Thousands of journalists trying to get credentials for the historic inauguration of the leftist Morales, and anyone who tried to access the Foreign Ministry’s page was redirected to a site with the Turkish national anthem’s words instead. Stupid, juvenile, but for some reason really funny.
A study released by Strategy Analytics Wireless Network Strategies service this past week found that “one in five European cellular users say they’d consider getting rid of their landline phones in favor of their cell phones.”
The findings are part of a wide-ranging look at worldwide cellular use, which concludes that the cellular industry is on course for 2.5 billion subscribers by the end of 2006, and 3.5 billion by the end of 2010.
The report, “Worldwide Cellular User Forecasts, 2005-2010,” reports that the industry will generate $800 billion in service revenues by the end of the decade.
Some Europeans have already weaned themselves off landline, as the research found about 20 percent of homes in Western Europe without it, relying exclusively on cellular phones.
One reason why more haven’t ditched landline is the cost of
cellular. If costs were the same, according to the survey, fully two-thirds of
the respondents said they’d discontinue landline service. Despite such glitzy
promos as giving away iPods and Xboxes, maybe European cell operators would be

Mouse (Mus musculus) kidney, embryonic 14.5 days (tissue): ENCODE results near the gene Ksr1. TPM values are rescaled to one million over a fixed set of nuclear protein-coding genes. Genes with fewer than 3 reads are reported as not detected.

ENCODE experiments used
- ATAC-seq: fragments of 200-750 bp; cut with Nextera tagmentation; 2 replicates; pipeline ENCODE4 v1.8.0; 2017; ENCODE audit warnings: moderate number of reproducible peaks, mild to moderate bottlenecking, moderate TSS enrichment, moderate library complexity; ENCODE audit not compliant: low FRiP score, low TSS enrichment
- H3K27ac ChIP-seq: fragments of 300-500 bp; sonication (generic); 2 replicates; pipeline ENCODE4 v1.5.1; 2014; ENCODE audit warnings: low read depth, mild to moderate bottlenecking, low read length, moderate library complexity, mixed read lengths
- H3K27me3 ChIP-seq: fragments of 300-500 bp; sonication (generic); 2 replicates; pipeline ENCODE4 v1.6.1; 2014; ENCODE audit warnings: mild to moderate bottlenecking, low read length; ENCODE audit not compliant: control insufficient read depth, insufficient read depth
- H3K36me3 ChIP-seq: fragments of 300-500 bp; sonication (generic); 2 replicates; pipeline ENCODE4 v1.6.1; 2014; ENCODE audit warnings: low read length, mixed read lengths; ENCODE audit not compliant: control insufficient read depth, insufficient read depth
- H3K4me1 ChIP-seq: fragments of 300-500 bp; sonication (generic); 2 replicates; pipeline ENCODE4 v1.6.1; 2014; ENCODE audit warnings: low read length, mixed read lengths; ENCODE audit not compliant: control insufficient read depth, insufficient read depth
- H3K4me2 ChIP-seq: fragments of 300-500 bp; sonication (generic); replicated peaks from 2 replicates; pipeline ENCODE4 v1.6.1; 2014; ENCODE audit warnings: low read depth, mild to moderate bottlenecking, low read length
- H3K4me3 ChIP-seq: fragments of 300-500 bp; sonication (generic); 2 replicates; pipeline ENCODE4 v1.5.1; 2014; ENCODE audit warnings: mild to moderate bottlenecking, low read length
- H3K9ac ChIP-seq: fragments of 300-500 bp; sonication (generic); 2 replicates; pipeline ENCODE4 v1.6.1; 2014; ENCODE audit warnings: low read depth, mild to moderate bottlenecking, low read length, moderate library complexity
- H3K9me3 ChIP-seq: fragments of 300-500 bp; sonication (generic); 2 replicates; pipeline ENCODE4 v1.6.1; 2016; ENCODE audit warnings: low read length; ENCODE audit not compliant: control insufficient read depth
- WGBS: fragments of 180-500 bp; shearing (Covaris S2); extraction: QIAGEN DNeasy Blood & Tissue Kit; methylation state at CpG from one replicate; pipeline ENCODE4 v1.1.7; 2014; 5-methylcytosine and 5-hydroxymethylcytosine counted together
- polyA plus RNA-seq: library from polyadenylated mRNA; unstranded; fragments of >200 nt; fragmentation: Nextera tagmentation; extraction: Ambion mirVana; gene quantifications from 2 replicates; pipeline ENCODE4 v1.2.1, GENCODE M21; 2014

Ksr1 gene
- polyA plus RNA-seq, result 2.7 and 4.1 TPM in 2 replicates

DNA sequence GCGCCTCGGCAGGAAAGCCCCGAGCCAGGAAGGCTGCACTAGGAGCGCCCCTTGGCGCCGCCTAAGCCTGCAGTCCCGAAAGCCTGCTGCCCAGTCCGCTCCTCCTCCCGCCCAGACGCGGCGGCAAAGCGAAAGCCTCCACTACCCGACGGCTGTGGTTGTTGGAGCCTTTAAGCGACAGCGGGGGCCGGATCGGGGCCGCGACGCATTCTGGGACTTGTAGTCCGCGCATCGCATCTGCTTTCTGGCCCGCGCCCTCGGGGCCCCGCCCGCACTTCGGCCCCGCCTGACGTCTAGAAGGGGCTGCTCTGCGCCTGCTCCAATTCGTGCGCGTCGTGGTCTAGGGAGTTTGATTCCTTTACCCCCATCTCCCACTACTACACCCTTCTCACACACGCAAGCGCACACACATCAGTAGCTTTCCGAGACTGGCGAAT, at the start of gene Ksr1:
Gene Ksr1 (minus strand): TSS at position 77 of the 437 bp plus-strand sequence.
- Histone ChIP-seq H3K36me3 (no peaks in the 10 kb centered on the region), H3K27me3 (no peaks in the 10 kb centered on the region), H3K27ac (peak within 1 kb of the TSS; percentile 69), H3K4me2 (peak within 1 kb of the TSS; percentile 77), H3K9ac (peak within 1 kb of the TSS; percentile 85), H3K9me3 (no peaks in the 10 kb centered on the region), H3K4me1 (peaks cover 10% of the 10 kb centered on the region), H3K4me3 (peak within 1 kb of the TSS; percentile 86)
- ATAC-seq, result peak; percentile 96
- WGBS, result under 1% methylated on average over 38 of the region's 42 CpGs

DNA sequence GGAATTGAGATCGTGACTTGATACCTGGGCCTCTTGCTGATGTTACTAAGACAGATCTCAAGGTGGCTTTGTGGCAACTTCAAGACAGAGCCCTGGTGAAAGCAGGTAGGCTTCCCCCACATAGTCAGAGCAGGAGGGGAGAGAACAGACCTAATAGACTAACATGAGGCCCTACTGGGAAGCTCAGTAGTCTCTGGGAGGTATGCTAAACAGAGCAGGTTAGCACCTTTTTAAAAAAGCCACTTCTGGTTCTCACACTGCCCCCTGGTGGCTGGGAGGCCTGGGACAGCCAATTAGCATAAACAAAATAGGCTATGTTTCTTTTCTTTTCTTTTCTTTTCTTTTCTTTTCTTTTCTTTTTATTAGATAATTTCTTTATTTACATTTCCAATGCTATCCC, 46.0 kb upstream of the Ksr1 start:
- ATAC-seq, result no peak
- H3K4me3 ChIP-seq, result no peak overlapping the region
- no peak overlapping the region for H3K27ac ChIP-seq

better off simply holding down prices and communicating pricing plans clearly.
Strategy Analytics’ survey also found that over half of the respondents who described themselves as “heavy VoIP users” would like to use their mobile phones at home more – if they could do so using VoIP.
The report highlights two key trends in the global wireless market in 2005 – one that emerging markets, such as Russia, Indian and Indonesia contributing phenomenal levels of subscriber growth, up 40-50 percent over 2004 levels. The prediction in the study is that African nations, including Nigeria and Algeria, will be leading growth markets in 2006.
The second reported “key trend” is the coming of age of the high-speed 3G market. David Kerr, VP Global Wireless Practice, says “W-CDMA user numbers jumped from 16 million to 49 million during 2005, with CDMA2000 1x EV-DO users up from 12 million to 26 million.”
Kerr also finds that “Europe finally joined Japan in delivering meaningful W-CDMA numbers, while the USA also made leaps in EV-DO. We expect both of these technologies will double their subscriber counts in 2005.”
Don’t get all excited about fiber optic in Europe just yet. Yes, France Telecom announced this past week that it plans to put a fiber-to-the-home network in place in France, which is nothing but good news. Unfortunately, a report from the investment bankers at Goldman Sachs a couple days earlier showed that overall, fiber in the Old World still has a long way to go.
How bad is it? Belgium is the best at it. But its Broadway project, slated for completion this year, “completes its broadband link on very high speed DSL, not fiber… and it is only intended to reach 50% of households in Belgium,” according to Total Telecom.
Telecom Italia has a pulse, putting fiber to the node in 63 cities, giving 26 percent of the country a shot at it. Spain’s Telefonica hasn’t even decided such an investment’s worth the time or money, Deutsche Telekom’s fiber stops at the curb.
Goldman Sachs analysts think one critical aspect of fiber buildout is “the possible impact on telco revenues of voice-over-IP services, especially VoIP delivered by alternative service providers across broadband lines unbundled from national operators’ networks,” Total Telecom reports:“The analysts estimate the average cost of fully unbundled lines in Europe is just 10.5 euros a month, with shared LLU at 3.6 euros a month.”